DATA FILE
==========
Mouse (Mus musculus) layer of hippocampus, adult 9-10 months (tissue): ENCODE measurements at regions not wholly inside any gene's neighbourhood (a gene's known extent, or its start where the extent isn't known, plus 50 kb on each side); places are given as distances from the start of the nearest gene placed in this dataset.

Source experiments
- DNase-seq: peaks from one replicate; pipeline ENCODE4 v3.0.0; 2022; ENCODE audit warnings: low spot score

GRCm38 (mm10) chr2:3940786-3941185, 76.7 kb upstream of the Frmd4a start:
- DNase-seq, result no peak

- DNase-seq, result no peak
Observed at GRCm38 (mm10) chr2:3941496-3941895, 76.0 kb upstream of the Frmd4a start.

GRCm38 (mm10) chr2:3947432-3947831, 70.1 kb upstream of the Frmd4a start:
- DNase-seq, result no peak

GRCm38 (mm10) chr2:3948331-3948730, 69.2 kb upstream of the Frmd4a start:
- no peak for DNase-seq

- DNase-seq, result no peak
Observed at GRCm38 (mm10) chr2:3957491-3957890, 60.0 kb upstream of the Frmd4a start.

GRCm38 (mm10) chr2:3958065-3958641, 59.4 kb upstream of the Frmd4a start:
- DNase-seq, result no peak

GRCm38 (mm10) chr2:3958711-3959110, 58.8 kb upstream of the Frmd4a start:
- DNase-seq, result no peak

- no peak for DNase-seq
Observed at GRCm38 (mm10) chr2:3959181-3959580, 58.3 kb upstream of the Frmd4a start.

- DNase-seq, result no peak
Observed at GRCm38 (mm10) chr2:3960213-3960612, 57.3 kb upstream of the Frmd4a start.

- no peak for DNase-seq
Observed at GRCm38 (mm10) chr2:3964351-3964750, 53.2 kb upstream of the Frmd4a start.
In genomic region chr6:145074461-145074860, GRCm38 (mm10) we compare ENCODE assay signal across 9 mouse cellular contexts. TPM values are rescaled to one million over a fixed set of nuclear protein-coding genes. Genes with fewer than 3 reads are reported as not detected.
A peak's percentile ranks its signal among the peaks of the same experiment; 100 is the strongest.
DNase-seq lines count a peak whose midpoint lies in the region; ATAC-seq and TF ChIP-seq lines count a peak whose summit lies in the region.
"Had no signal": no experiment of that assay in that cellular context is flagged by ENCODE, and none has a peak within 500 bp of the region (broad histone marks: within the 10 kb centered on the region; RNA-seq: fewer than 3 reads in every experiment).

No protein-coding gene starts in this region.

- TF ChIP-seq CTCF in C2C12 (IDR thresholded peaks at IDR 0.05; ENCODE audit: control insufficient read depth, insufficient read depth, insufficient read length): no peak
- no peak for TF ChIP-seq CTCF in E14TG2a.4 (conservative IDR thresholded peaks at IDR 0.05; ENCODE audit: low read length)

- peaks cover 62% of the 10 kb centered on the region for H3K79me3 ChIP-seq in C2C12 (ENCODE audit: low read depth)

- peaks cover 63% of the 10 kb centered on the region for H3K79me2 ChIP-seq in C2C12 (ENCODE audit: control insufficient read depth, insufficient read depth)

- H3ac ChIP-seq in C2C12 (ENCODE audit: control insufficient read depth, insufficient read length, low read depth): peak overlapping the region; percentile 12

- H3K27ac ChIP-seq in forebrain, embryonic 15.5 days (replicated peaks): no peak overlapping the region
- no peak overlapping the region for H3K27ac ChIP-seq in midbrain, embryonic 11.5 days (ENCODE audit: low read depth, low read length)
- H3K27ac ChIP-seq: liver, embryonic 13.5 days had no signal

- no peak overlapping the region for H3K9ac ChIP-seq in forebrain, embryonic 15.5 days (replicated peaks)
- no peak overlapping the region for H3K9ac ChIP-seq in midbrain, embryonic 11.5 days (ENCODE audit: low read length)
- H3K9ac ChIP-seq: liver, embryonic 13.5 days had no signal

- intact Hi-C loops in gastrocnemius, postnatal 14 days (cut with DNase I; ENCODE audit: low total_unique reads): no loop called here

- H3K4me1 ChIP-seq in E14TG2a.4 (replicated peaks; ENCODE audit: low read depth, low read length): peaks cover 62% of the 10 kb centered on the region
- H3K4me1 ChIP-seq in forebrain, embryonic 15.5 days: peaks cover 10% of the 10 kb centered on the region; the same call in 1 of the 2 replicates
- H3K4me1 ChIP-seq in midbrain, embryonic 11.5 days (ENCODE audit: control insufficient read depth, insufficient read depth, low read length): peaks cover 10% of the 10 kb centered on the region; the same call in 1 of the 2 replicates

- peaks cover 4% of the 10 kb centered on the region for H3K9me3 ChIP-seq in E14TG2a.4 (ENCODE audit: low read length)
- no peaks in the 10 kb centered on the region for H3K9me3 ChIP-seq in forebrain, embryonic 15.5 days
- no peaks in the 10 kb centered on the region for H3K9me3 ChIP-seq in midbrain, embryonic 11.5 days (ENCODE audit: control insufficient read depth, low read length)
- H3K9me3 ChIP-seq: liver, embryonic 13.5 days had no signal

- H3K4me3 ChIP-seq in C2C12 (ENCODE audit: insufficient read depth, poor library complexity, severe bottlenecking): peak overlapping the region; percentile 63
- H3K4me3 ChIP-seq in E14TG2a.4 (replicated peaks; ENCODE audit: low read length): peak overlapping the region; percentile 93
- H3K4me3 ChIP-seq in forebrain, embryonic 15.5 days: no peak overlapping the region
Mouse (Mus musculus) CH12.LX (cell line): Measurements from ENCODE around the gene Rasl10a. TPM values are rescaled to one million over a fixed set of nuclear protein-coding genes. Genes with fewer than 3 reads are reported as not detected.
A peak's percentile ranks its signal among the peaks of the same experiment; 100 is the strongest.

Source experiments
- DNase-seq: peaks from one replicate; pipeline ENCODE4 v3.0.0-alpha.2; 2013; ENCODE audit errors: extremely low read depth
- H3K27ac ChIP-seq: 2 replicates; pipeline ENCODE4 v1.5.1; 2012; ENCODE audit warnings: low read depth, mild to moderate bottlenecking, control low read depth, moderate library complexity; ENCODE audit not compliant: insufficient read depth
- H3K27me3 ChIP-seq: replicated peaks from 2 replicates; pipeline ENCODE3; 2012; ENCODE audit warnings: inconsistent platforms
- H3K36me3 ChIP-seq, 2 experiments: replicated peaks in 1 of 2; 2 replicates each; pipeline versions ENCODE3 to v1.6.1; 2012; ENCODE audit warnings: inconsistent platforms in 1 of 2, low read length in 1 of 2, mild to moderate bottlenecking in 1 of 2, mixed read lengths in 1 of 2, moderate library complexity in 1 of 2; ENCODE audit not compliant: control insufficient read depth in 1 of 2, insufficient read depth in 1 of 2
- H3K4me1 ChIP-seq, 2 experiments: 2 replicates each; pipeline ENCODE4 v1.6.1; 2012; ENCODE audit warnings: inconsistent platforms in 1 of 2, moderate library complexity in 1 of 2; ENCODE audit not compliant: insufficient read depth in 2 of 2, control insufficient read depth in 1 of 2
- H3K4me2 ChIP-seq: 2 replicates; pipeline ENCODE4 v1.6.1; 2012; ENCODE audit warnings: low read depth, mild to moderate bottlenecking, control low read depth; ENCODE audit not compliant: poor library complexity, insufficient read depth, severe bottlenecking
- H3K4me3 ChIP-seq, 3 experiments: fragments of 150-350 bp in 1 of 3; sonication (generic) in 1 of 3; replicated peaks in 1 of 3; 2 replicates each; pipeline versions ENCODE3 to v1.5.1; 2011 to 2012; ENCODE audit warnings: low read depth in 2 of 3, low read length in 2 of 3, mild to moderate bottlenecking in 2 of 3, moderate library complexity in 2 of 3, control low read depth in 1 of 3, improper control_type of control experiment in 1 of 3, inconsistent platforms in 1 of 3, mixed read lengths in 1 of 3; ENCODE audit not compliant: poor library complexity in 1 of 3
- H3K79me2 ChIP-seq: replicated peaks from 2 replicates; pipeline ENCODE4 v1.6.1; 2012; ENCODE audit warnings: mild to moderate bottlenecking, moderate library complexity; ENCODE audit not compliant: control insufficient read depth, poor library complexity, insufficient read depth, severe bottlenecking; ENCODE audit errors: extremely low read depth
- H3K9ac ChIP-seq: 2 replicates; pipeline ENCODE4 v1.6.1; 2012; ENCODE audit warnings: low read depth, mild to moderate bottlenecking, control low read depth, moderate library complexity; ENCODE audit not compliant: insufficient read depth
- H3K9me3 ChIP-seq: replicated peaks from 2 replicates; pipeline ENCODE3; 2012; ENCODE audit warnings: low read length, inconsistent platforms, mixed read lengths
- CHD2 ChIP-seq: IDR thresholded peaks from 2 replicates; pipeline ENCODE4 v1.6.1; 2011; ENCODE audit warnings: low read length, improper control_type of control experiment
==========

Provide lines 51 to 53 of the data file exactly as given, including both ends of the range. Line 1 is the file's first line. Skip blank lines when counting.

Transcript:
Mouse (Mus musculus) CH12.LX (cell line): Measurements from ENCODE around the gene Rasl10a. TPM values are rescaled to one million over a fixed set of nuclear protein-coding genes. Genes with fewer than 3 reads are reported as not detected.
A peak's percentile ranks its signal among the peaks of the same experiment; 100 is the strongest.

Source experiments